Youth tennis players improve in tourneyPublished 12:01am Wednesday, July 17, 2013
NATCHEZ — Henry Harris took a small group of youth tennis players to a tournament in Vicksburg on June 26 and came back with two second place trophies in the singles division.
Harris said his players, Danielle Weir, Kelsey McNeal, Austin Heard and Kirdis Clark, finished with two second place awards and one third place and fourth place award at the DSA Vicksburg PRD Junior Tournament.
Though the quartet played well, they all agreed that there was one thing that kept them all away from the first place trophy — their mentality.
Danielle Weir said the nervousness hit her as soon as she arrived to the tournament, and it showed greatly in her first match.
“I lost terribly (1-6, 3-6), she was better because she has been playing tennis for a long time,” Weir said.
After getting off to a bad start, Weir said she knew something had to change if she wanted to succeed in the 12-year-old division.
“I had to brush it off and prepare for the next match, I knew I had to get serious,” Weir said.
Her second match was against her own teammate, Kelsey McNeal.
McNeal is just 10 years old playing in the 12-year-old division.
Before going head to head with teammate Weir, McNeal said she played confidently in her first-round matchup.
Playing in the older division proved to be different for McNeal, but she said this wasn’t a bad thing.
“In the 10s division we played with little red or yellow balls, but in the older division we played with regulation balls and that’s what I practice with, so it felt easier,” McNeal said.
McNeal said she felt she did OK in her first match, winning the first set and losing the next two. She said she lost because of her own errors.
“I was hitting hard, and the balls were going out of bounds. I had to get my head in the game, and I started to hit better,” she said.
But by the time she got her head together, it was too late to pull out a win.
Once McNeal and Weir met in the next round, things seemed easier for the two as they knew each other’s strengths and weaknesses.
McNeal finished the tournament in third place and Weir finished in fourth.
Austin Heard made it to the championship round of the tournament though he said he was immediately nervous.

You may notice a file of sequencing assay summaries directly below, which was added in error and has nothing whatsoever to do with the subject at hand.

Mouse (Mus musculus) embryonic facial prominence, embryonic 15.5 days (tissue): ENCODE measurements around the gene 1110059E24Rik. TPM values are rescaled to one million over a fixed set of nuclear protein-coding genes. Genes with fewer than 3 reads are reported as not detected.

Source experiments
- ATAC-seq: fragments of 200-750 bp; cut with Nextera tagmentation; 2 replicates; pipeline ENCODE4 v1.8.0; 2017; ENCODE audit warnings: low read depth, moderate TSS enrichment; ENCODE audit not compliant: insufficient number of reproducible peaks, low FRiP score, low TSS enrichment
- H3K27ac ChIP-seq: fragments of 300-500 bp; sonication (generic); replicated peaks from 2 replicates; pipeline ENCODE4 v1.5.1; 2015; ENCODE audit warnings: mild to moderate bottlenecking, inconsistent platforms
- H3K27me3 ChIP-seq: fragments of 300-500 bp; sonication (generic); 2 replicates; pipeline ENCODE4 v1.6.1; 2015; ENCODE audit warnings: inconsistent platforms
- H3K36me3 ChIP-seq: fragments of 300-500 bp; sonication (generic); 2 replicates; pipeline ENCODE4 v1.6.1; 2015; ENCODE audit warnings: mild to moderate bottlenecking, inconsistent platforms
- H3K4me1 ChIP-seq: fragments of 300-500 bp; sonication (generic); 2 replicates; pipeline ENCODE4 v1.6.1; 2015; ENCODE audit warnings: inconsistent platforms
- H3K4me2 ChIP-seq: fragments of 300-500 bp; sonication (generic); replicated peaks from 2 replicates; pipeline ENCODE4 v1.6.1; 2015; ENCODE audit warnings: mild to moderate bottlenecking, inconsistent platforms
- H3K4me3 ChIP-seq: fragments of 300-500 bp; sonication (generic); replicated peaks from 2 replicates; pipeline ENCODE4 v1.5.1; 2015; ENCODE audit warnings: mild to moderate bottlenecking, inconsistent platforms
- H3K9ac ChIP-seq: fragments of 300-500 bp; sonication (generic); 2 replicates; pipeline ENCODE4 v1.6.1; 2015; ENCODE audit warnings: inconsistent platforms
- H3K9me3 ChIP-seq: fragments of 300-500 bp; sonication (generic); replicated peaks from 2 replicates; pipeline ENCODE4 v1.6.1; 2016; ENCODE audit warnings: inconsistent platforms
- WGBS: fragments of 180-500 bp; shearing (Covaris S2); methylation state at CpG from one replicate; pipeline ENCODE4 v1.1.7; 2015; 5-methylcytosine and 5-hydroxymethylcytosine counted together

In his first match, Heard said he learned a valuable lesson the hard way.
“My first match started good, I won the first set and lost the second,” Heard said. “(In the third), I was up by a lot but I got so relieved that I lost focus from the game and he came back. We had a tiebreaker and finally I won.”
It took several hours for Heard to finish the match, but Harris said one positive came out of it.
“Austin played five hours in his first match. He showed us how he can do in action, and he pulled it out,” Harris said.
In the championship game, Heard said he fell short of the victory because of his own nervousness. He said he couldn’t seem to get the ball over the net.
Heard said he learned that his mentality has to be stronger if he wants to get better.
“I can’t just sit there and lose focus of the game, I have to keep going,” he said. “I have to learn my opponent faster and try to have fun because I was getting too nervous.”
Kirdis Clark also came out in second place as she won both of her matches the first day.
She said she knew what she had to do in order to have the same success on day two.
“I had to keep attacking the net, keep the ball in play, run for every ball and don’t give up a point easily,” Clark said.
Clark said she continued to follow her own guidelines as she won her first match of the second day before heading to the championship game.
It was during that match when her winning mentality started to fade.
“I was scared because I saw the girl play before and I was saying in my head, ‘She’s good’,” Clark said. “From there, nothing went right.”
Though she didn’t win first place, Clark said she was happy to win a trophy.
Harris said, overall, he was happy with their performances.
“They did good, but I don’t tell them that so they won’t relax after a compliment. I want to see what’s going to happen in their second tournament, so we can see what we need to work on,” Harris said.
Harris will be taking the quartet plus several more players to Dallas for the National Junior Tennis and Learning program July 26-28.
Harris said it will feature some of the best junior tennis players in Dallas but he thinks his players can keep up in the heat.
“I think they’re ready for the sun out there in Dallas,” Harris said.